Chinese-Iranian alliance is new U.S. headache

October 25, 2010 - 0:0

Iran or, to be more exact, Iranian oil is becoming the apple of discord for two large world economies, the USA and China. The conflict seems unavoidable, what is unclear is the shape it will assume.

Lately the USA has been repeatedly accusing Chinese companies of violating sanctions against Iran. The main accusation is of breaking the international sanctions, but complaints about breaking the unilateral U.S. sanctions also sound regularly and persistently. Washington is obviously concerned that China might undermine the effect of all sanctions imposed on Iran. Do these fears have serious grounds?
As experts note, there are some grounds for these suspicions. The ban on European companies taking part in the development of Iranian industry will result in their economic losses and their competitors’ gains.
For example, after Western companies withdrew from the South Pars gas field, large Chinese investor China National Petroleum strengthened its position there and became a monopoly. China evidently intends to expand its presence in Iran and this cannot but cause anxiety on the part of American strategists. If China becomes a catalyst for the development of the Iranian economy, Iran will become even more “disobedient”.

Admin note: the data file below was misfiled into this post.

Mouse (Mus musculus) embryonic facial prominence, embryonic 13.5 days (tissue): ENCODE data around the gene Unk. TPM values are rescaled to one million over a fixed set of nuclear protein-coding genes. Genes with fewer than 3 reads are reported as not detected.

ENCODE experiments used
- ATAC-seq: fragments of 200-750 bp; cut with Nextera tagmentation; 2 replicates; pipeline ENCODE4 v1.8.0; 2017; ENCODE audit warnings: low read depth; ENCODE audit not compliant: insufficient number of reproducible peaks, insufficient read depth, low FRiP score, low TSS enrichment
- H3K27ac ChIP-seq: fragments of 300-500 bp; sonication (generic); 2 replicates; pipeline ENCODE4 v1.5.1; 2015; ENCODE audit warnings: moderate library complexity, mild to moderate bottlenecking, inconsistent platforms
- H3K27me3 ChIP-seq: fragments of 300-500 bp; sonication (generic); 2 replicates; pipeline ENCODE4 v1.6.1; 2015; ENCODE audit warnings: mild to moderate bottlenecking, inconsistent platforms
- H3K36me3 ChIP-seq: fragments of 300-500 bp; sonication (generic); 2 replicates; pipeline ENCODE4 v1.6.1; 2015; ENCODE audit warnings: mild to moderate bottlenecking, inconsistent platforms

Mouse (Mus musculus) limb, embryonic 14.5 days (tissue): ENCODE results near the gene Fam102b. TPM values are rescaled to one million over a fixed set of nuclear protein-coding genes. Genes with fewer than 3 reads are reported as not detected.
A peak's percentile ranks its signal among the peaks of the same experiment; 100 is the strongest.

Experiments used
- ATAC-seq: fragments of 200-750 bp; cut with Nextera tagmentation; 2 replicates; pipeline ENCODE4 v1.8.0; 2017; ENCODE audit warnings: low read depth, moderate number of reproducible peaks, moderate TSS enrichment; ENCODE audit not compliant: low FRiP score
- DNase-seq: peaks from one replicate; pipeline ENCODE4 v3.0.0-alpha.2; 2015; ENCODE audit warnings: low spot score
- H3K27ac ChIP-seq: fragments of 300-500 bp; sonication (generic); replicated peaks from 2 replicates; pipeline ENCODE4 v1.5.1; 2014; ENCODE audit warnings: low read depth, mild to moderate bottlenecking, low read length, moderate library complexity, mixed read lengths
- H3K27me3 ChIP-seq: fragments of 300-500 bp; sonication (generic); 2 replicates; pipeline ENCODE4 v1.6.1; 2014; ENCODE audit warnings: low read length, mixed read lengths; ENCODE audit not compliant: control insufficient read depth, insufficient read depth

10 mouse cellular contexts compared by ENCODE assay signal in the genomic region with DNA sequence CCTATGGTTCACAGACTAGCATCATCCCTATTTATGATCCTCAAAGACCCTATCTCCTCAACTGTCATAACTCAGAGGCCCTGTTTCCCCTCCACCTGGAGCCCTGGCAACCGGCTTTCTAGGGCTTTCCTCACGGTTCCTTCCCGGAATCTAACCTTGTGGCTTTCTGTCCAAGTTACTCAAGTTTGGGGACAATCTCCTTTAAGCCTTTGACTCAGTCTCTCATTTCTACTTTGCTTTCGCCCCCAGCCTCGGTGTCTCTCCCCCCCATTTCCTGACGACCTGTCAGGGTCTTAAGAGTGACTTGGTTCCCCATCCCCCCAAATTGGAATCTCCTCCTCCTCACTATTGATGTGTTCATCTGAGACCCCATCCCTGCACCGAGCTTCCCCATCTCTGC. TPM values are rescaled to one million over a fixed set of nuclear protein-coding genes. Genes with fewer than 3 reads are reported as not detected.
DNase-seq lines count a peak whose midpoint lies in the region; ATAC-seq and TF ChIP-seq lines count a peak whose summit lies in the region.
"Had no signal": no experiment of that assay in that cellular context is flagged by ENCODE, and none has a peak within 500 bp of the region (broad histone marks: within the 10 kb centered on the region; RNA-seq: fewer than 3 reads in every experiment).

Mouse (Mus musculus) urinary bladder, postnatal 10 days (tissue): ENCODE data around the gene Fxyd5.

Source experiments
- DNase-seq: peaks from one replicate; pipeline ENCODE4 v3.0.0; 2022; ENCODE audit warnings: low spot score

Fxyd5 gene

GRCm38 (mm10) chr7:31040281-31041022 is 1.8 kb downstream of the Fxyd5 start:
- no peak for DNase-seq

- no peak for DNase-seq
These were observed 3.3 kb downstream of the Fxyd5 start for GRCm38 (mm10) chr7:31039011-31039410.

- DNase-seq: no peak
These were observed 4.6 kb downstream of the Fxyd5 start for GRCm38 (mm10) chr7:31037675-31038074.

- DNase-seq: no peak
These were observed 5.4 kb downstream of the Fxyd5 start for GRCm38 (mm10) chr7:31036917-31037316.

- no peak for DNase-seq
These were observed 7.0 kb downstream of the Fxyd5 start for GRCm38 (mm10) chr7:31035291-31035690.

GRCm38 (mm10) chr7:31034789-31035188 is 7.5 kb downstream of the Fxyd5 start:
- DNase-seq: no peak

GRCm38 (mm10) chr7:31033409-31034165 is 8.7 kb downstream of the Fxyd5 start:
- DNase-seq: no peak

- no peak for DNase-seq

Moreover, in a short while, these two Asian countries will be able to assume the safeguarding role in the Strait of Hormuz, which is currently performed by the USA. However, at present the Chinese Navy is incapable of replacing the USA in the Persian Gulf but this is only a matter of time, believes Konstantin Markov, a Moscow political scientist and Orientalist.
“This scenario is quite realistic because China is very interested in the security of delivery of its main energy resources and, in general, in strengthening the security of its energy supply. Tehran is becoming a reliable partner for Beijing because China will be the main prospector of Iranian oil and gas fields after access is closed for the West and Japan, thanks to the USA.”
It is clear that the USA is not going to sit twiddling its thumbs. America already speaks in favor of the Chinese authorities reducing their investments in the Iranian energy sector. As is known, the USA has adopted a law which gives the U.S. president authority to take measures against foreign oil and gas companies engaged in this.
“However, it would be naive to hope that this law can stop China, continues Konstantin Markov. That country, out of objective necessity, searches for carbon derivatives all over the world. Even if the USA maintains a tough international isolation of Iran, which has 10 percent of the world stock of oil and 16% of the stock of natural gas, China will still have an appetite for these reserves.”
If Washington sees that it is losing control over the Persian Gulf region, it will have no other choice but to try to re-establish this control at all costs. So, the conflict is looming, but the shape it will assume remains to be seen.
Photo: Iranian President Mahmoud Ahmadinejad at the World Expo 2010 in Shanghai on June 11, 2010. (Getty Images)